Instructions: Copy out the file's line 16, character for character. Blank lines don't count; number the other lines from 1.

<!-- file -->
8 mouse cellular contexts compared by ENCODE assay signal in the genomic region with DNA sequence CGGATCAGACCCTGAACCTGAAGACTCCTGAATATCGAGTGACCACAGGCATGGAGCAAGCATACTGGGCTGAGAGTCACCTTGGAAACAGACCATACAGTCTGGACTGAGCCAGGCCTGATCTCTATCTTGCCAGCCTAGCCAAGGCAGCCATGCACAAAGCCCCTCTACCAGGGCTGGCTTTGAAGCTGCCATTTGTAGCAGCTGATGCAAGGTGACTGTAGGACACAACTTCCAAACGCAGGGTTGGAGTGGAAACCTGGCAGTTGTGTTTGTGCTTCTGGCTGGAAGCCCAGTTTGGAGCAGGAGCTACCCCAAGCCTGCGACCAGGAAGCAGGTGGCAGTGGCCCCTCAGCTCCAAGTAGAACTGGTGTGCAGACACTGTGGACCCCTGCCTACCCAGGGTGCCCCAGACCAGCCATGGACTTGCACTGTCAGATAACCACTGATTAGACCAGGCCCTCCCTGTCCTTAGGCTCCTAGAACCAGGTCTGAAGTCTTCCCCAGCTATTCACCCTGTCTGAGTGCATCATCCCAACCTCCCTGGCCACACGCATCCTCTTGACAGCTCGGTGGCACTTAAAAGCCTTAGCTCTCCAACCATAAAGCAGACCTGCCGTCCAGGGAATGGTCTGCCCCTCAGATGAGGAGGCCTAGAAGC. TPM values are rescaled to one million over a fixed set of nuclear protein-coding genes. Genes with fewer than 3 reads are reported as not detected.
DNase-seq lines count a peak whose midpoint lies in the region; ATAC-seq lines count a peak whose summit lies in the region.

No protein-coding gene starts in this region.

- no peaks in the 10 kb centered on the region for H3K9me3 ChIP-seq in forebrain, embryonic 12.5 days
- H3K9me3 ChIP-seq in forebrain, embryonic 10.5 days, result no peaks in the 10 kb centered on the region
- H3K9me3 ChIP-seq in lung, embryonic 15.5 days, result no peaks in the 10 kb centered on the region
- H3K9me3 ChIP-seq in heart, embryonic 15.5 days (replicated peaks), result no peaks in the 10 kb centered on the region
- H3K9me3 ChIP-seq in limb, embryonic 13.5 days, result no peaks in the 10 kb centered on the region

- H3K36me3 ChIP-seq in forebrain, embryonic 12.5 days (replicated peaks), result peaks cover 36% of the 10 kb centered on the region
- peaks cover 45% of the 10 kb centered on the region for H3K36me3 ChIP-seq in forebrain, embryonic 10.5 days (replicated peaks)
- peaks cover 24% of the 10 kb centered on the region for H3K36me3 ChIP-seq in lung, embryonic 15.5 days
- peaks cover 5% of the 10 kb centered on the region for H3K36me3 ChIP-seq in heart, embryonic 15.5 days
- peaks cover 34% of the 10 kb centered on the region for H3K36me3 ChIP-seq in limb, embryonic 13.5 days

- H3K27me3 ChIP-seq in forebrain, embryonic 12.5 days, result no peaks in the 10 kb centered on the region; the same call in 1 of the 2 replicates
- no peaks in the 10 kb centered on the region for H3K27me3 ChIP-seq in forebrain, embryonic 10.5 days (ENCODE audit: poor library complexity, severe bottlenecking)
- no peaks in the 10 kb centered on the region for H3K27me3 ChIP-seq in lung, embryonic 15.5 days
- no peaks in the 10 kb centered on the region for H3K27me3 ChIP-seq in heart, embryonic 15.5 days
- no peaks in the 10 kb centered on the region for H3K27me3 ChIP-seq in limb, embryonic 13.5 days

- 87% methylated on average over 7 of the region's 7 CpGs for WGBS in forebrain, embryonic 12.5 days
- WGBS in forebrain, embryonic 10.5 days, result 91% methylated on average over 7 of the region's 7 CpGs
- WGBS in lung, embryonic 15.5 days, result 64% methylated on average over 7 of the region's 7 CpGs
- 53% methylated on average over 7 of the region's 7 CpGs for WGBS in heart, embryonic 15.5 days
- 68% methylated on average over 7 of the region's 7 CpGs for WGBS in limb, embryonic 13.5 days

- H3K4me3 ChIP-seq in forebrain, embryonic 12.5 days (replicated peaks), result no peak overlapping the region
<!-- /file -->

- no peaks in the 10 kb centered on the region for H3K27me3 ChIP-seq in lung, embryonic 15.5 days